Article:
CNN hosted Richard Land, president of the Southern Baptist Convention's Ethics and Religious Liberty Commission, to comment on the upcoming vote by the Boy Scouts of America to drop its ban on gay scouts and leaders. CNN's decision to give Land a platform comes in spite of Land's history of anti-gay rhetoric.
During an interview Tuesday on CNN's Starting Point, Land pushed the widely debunked myth that allowing gay men to participate in the Boy Scouts would raise the risk of child sexual abuse. Land said that he was "not accusing homosexuals of being pedophiles," but added: "I'm accusing homosexuals of being what they say they are -- attracted to males. How many people that are listening to me would allow their teenage girls to go on campouts and engage in camping activities with heterosexual males?"
Land went on to say:
LAND: Heterosexual males would not be allowed to be girl scout masters. Why? Because they're attracted to girls, to young women -- in the same way homosexual males -- I'm not talking about pedophiles. Now, I'm talking about -- homosexual means attracted to the same sex.
Do parents really want to allow their teenage boys to go on campouts with men who are attracted to the same sex. They wouldn't let their girls go on campouts with men who are attracted to women. This is -- this is -- this verges on being beyond the realm of the rational.
Land continued: "It's gonna lead to human tragedy, and the human tragedy's gonna be, sadly, boys and men who are going to end up in relationships that are going to be tragic."
During the segment, CNN's Brooke Baldwin noted that "studies show that homosexuals are no more pedophiles than heterosexuals."
While hosts Baldwin and John Berman pushed back against Land's outrageous comments, CNN must have been aware of Land's history of anti-gay rhetoric. Land has claimed that gay people are working to usher in the "full-blown paganization" of America and are "recruiting" children, saying this is "really child abuse." Land has also claimed that being gay is "one sin that I know about that I find totally incomprehensible."
Perhaps the most devastating argument against conservatives who advocate blocking the attempt to use a building in lower Manhattan as a mosque and an Islamic cultural center in lower Manhattan is that they are advocating for a violation of First Amendment religious liberty rights. So, in the last few days Rush Limbaugh and the Southern Baptist Convention's Richard Land have both attempted to argue that the Constitution is not implicated because no one has the right to build a religious institution wherever they want; rather people must abide by zoning laws and the like. In fact, the Supreme Court has held that the religious discrimination that Limbaugh and Land are advocating is unconstitutional.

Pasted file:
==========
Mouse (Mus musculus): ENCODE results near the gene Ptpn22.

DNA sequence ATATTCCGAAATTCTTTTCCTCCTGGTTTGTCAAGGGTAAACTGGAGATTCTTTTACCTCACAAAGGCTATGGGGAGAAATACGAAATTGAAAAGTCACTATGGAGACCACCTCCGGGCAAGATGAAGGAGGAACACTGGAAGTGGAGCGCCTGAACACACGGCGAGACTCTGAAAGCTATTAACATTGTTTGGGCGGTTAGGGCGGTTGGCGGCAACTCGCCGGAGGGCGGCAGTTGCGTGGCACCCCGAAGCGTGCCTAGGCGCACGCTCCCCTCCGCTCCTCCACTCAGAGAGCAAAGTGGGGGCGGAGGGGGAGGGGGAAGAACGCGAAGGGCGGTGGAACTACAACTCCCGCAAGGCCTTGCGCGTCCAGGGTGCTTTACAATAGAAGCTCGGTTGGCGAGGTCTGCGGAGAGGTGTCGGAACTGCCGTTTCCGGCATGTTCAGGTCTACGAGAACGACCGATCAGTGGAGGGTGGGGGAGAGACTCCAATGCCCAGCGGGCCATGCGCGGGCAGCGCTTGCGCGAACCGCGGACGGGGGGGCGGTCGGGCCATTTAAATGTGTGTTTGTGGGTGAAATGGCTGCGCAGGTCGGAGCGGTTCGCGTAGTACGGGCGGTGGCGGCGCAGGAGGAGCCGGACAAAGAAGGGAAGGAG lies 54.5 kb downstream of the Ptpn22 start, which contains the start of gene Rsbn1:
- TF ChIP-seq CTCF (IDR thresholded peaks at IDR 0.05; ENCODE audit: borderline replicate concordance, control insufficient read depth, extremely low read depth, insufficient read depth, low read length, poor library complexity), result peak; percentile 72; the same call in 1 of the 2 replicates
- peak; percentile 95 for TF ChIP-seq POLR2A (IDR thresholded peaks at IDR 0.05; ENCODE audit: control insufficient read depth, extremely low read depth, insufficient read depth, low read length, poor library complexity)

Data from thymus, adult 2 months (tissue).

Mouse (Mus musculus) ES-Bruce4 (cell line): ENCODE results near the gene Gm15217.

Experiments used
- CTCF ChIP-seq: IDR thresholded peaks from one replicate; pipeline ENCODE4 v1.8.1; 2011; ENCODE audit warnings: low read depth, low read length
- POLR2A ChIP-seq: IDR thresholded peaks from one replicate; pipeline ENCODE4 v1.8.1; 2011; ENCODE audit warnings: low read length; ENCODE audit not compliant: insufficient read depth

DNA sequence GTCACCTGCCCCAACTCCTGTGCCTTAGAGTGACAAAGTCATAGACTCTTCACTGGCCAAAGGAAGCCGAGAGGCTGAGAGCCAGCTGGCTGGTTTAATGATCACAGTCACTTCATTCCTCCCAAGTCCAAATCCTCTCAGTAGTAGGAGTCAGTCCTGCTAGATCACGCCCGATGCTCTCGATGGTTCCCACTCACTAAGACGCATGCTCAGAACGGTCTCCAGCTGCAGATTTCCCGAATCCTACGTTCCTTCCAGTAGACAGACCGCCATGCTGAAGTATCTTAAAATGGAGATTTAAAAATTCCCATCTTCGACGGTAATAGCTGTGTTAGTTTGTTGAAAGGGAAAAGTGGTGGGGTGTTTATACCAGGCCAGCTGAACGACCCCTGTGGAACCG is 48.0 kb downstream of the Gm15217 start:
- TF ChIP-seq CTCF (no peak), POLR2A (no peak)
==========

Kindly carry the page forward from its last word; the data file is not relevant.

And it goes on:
Land stated on Public Radio International's To the Point that people "do have the right to have these mosques. Now, they don't have the right to have them any particular place they want them. You know, the Supreme Court in the [City of] Boerne [v. Flores] decision said that a Catholic church couldn't expand because of the objections of the historical district that it would bother the historical nature of the town square in Boerne." Similarly, on his radio show, Limbaugh cited zoning laws and said "If you're going to bring the First Amendment into it, that's where your argument's going to fall apart. There are 23 mosques in New York. The government -- the Constitution does not guarantee you can put your church anywhere you want it. It just says you cannot be denied the practice of worship."
Limbaugh's and Land's argument is riddled with holes. The most obvious flaw -- but by no reason the only one -- is that the New York City Landmarks Commission has said that New York land use laws do not prevent the use of the building in question as a mosque and Islamic community center.
But equally important, conservatives are arguing for religious discrimination, which is unconstitutional and illegal under federal law. Let's not kid ourselves into thinking that these people would fight against other uses of the building. The conservative objections would disappear if, instead of a mosque, the building were turned into a church, a synagogue, or even a shopping mall. And the Supreme Court has made clear that while states and localities don't need to make exceptions to their land use laws to accommodate religious institutions, they can't actively discriminate on the basis of religion either.